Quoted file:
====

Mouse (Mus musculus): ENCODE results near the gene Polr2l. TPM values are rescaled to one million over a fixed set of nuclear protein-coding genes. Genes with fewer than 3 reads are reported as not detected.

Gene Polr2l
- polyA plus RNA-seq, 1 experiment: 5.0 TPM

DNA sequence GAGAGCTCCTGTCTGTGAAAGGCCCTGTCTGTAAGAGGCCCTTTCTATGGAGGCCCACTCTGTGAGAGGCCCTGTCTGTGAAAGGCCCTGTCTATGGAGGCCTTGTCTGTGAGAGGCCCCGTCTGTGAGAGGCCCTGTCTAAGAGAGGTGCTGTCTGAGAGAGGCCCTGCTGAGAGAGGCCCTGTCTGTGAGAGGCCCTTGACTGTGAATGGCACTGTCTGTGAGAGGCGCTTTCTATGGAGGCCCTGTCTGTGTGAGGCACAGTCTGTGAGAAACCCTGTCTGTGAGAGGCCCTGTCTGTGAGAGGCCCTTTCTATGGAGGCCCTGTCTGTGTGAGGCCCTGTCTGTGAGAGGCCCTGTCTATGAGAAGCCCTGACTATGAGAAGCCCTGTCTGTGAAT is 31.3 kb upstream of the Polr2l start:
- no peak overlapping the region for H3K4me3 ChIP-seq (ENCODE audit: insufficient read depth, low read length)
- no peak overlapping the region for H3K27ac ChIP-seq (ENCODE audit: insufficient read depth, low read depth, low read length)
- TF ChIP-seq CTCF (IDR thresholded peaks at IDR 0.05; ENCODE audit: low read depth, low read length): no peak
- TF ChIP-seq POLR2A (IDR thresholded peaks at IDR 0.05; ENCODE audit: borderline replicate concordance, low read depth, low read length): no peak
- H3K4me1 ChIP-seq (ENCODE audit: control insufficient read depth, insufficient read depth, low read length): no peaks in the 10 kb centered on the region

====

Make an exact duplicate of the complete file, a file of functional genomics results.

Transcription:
Mouse (Mus musculus): ENCODE results near the gene Polr2l. TPM values are rescaled to one million over a fixed set of nuclear protein-coding genes. Genes with fewer than 3 reads are reported as not detected.

Gene Polr2l
- polyA plus RNA-seq, 1 experiment: 5.0 TPM

DNA sequence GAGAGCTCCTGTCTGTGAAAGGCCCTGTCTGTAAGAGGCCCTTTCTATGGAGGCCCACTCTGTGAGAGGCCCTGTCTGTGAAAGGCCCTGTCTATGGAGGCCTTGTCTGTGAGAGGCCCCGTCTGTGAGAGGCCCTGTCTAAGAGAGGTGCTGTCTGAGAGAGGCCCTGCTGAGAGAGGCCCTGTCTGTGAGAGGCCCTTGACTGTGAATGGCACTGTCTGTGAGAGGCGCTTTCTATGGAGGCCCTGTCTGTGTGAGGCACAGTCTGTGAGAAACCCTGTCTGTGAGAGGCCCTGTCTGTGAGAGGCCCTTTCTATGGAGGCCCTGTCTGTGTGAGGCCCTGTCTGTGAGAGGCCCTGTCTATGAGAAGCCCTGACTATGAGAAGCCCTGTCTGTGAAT is 31.3 kb upstream of the Polr2l start:
- no peak overlapping the region for H3K4me3 ChIP-seq (ENCODE audit: insufficient read depth, low read length)
- no peak overlapping the region for H3K27ac ChIP-seq (ENCODE audit: insufficient read depth, low read depth, low read length)
- TF ChIP-seq CTCF (IDR thresholded peaks at IDR 0.05; ENCODE audit: low read depth, low read length): no peak
- TF ChIP-seq POLR2A (IDR thresholded peaks at IDR 0.05; ENCODE audit: borderline replicate concordance, low read depth, low read length): no peak
- H3K4me1 ChIP-seq (ENCODE audit: control insufficient read depth, insufficient read depth, low read length): no peaks in the 10 kb centered on the region